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U.S. Debt Ceiling Bill Passes In The House, Moves To The Senate

Lawmakers in the U.S. House of Representatives have voted in favor of legislation to raise America’s debt limit, sending the bill to the Senate just days before a June 5 default deadline.

The “Fiscal Responsibility Act” passed in the lower chamber of Congress by a vote of 314-117, with bipartisan support from Democrats and Republicans.

The legislation’s passage comes after several weeks of negotiations between Democratic President Joe Biden and Republican House Speaker Kevin McCarthy.

That debt ceiling bill now moves to the Democrat-controlled Senate, where leaders on both sides want to pass it within 48 hours.

President Biden and White House officials had a measured response to the bill’s passage, stating that “Neither side got everything it wanted.”

Some Republican and Democrat lawmakers were unhappy with the legislation though, saying it was too much of a compromise.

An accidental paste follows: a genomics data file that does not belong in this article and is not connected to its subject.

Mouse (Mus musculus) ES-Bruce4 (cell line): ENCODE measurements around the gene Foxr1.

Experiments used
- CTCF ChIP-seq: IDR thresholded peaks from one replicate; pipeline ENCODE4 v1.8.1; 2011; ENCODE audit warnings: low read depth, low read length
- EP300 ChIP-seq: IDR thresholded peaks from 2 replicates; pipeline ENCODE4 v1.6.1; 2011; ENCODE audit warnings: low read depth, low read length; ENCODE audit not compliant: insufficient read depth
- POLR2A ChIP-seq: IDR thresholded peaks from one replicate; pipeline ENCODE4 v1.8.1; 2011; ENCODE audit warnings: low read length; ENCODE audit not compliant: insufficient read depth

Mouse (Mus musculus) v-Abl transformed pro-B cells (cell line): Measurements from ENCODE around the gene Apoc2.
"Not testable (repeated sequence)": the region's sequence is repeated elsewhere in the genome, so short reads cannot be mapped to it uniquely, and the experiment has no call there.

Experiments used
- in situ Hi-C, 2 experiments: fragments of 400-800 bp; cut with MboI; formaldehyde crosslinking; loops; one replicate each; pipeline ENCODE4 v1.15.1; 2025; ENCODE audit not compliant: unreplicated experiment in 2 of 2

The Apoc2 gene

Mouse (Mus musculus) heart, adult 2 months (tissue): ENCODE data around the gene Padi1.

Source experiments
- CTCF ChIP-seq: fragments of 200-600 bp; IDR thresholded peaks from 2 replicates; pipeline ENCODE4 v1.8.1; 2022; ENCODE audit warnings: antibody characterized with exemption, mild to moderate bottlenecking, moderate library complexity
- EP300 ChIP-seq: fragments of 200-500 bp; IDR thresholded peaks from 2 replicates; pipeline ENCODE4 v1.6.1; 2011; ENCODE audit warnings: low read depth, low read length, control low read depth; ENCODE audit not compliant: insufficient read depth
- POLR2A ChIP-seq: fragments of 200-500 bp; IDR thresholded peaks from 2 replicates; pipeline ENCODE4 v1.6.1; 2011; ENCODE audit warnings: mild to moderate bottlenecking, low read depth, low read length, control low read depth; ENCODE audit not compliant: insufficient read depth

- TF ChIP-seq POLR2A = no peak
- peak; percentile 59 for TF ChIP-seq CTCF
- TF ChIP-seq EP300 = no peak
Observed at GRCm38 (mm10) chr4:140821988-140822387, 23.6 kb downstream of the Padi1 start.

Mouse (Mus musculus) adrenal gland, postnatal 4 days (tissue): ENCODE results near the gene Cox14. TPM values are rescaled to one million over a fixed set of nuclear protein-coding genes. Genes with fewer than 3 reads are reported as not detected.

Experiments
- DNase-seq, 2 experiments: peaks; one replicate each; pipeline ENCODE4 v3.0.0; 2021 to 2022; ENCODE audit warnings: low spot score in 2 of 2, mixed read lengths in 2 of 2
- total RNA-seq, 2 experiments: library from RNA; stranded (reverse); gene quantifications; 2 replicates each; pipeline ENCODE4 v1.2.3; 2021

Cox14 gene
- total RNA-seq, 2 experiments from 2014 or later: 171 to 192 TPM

A total of 71 Republicans voted against the Fiscal Responsibility Act, and it required strong support from Democrats to pass the crucial vote in the House of Representatives.

There was a lot at stake with the vote as failure to raise the U.S. debt limit and a default by the American government would upset financial markets, cause job losses, and jeopardize vital government benefits such as Social Security.

The Fiscal Responsibility Act runs until 2025, avoiding any further standoffs over the debt ceiling until after the next presidential election.